Image source, PA Media
About 100,000 people marched in Glasgow to demand more action on the climate crisis, organisers have said.
The protest was the biggest so far during the COP26 summit and took place alongside hundreds of similar events around the world.
Greta Thunberg joined the march but did not speak, leaving activists such as Vanessa Nakate to address a rally.
Police arrested 21 scientists who chained themselves together and blocked a road bridge over the River Clyde.
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The "Global Day of Action for Climate Justice" march started at Kelvingrove Park in the west of the city and Queen's Park in the south at about midday and made its way along a pre-agreed three-mile route to Glasgow Green.
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About 100 climate change demonstrations were held in other parts of the UK while events were also taking place in a further 100 countries including Kenya, Turkey, France, Brazil, Australia and Canada.
In London, protesters marched from the Bank of England to Trafalgar Square while another large demonstration happened in Cardiff.
Image source, Daniel GrantImage source, PA MediaImage caption, Ugandan climate justice activist Vanessa Nakate told the rally that citizens had to "demand action"
The opening speeches at the protest rally at Glasgow Green came from representatives of indigenous people around the globe.
Ugandan activist Vanessa Nakate later told protesters: "The climate and ecological crises are already here. But so are citizens from around the globe.
"Leaders rarely have the courage to lead. It takes citizens, people like you and me, to rise up and demand action. And when we do that in great enough numbers, our leaders will move."
It was understood that Greta Thunberg decided to give space to other speakers as she had already addressed youth activists in a march and rally on Friday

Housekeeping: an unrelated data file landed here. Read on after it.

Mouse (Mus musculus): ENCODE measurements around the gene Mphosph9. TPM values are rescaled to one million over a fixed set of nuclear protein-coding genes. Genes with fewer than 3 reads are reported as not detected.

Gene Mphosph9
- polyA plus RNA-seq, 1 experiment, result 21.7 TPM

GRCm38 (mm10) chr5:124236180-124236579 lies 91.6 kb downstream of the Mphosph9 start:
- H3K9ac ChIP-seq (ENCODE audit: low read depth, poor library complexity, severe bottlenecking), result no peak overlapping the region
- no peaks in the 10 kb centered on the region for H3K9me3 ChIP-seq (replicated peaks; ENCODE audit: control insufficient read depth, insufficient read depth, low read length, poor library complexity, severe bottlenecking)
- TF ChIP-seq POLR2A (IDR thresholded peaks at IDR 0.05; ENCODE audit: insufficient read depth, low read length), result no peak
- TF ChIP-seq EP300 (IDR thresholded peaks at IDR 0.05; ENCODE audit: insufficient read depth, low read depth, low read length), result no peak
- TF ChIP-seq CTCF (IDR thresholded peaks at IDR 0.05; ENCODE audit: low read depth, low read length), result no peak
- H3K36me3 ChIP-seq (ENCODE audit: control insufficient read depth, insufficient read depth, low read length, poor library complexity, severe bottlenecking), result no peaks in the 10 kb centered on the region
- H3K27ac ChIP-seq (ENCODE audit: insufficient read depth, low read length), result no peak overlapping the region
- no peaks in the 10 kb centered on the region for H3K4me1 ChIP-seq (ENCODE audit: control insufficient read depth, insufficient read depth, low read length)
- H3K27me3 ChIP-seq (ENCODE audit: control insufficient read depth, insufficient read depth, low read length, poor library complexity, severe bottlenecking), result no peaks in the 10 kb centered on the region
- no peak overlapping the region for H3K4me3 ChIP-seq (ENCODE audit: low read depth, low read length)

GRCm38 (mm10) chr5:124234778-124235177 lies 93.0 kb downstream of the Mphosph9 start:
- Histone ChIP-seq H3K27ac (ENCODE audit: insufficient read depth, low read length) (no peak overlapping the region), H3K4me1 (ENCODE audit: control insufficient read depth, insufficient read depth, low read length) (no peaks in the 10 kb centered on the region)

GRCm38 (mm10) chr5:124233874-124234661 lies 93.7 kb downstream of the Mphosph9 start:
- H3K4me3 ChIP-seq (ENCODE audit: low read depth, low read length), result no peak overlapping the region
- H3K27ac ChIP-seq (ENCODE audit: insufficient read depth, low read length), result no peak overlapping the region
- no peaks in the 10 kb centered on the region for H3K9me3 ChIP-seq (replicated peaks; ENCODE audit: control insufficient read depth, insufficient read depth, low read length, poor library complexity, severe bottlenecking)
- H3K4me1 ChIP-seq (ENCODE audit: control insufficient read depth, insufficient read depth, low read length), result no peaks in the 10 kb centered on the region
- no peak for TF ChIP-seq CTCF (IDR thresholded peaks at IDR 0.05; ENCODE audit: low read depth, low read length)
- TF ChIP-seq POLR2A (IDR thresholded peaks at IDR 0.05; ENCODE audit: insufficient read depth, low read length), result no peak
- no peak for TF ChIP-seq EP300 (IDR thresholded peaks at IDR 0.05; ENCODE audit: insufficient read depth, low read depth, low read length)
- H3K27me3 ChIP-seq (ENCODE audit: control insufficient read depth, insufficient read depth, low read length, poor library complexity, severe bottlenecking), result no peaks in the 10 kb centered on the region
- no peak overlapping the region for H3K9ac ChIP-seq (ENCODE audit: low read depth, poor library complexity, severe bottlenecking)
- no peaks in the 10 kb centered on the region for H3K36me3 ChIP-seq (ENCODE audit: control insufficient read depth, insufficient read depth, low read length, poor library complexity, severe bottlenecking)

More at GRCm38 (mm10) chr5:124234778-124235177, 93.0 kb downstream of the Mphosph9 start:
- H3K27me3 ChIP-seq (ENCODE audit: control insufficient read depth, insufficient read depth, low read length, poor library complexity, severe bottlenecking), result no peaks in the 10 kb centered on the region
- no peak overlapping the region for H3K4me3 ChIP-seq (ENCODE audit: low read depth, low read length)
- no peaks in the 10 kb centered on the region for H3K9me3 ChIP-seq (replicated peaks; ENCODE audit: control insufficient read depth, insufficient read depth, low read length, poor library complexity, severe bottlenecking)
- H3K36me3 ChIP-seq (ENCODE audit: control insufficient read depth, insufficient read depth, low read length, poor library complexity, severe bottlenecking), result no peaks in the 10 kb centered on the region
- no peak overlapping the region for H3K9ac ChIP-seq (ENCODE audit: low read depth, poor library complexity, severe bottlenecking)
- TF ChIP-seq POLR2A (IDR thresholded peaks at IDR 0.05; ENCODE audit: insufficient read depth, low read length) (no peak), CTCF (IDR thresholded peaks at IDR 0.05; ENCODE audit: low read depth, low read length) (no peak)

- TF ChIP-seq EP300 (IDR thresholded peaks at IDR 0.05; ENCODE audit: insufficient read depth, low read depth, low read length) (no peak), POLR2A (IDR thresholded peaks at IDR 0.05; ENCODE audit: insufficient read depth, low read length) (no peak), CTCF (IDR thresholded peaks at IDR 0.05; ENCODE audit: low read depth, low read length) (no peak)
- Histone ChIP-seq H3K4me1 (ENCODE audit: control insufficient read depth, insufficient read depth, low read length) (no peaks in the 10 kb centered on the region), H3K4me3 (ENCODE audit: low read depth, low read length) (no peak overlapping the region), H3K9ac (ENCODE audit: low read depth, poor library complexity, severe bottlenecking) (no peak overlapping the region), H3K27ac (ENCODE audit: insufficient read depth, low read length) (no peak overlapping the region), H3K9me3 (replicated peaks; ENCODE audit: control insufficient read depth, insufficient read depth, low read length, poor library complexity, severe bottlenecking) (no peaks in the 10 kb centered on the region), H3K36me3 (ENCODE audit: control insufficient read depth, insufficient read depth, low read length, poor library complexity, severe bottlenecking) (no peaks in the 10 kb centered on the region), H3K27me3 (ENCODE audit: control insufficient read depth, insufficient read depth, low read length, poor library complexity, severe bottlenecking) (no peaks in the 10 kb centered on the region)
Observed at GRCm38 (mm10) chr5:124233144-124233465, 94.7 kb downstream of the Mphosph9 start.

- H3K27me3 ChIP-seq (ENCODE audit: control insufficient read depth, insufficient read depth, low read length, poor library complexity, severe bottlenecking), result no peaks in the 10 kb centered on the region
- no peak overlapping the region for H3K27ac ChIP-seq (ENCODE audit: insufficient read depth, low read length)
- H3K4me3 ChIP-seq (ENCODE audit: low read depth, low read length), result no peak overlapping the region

Image caption, Scientists were unchained and led away by police after their bridge protest
Away from the march, 21 protesters from Scientist Rebellion were arrested after chaining themselves together on the King George V Bridge in Glasgow city centre.
Charlie Gardner, an associate senior lecturer at Durell Institute of Conservation and Ecology, said scientists could not "rely on our leaders to save us anymore" and had a "moral duty to act".
He tweeted: "Over 15,000 scientists declared that we're in a climate emergency, but most aren't acting as if it's an emergency.
"We're taking this action to encourage others, scientists and all people, to rise up in rebellion against the system that is killing everything."
Police Scotland closed the bridge to pedestrians and vehicles during the protest.
A spokesperson said: "We have facilitated a peaceful protest, but to balance right to protest with public safety and rights of the wider community, our protest removal team is safely removing protesters."
On the scene – Paul O'Hare, BBC News website
Despite the grim weather there was a carnival atmosphere at the start of the march in Kelvingrove Park, with one group playing steel drums to entertain the crowd.
Flags and banners were blowing in the wind and most activists were sporting multiple layers in a bid to combat the cold and rain.
One enterprising local vendor who was selling whistles at the youth march on Friday was today offering ponchos for £3.
There was a heavy police presence and officers paid particular attention to a group of socialist activists dressed in black and wearing red face masks.
Members of the group were still being closely monitored more than five hours later when they were among the last to arrive at Glasgow Green.
A helicopter hovered overhead as the demonstration snaked through the west end and city centre.
One group set off a red flare in Finnieston but the march was good natured throughout and I saw no signs of any trouble.
The event was the largest protest in Glasgow since the Stop the Iraq War march in 2003 and groups representing a broad spectrum of causes, ranging from indigenous people to refugees, made for a colourful spectacle.
They were entertained along the way by acts including a bagpiper and a man singing karaoke dressed as Darth Vadar.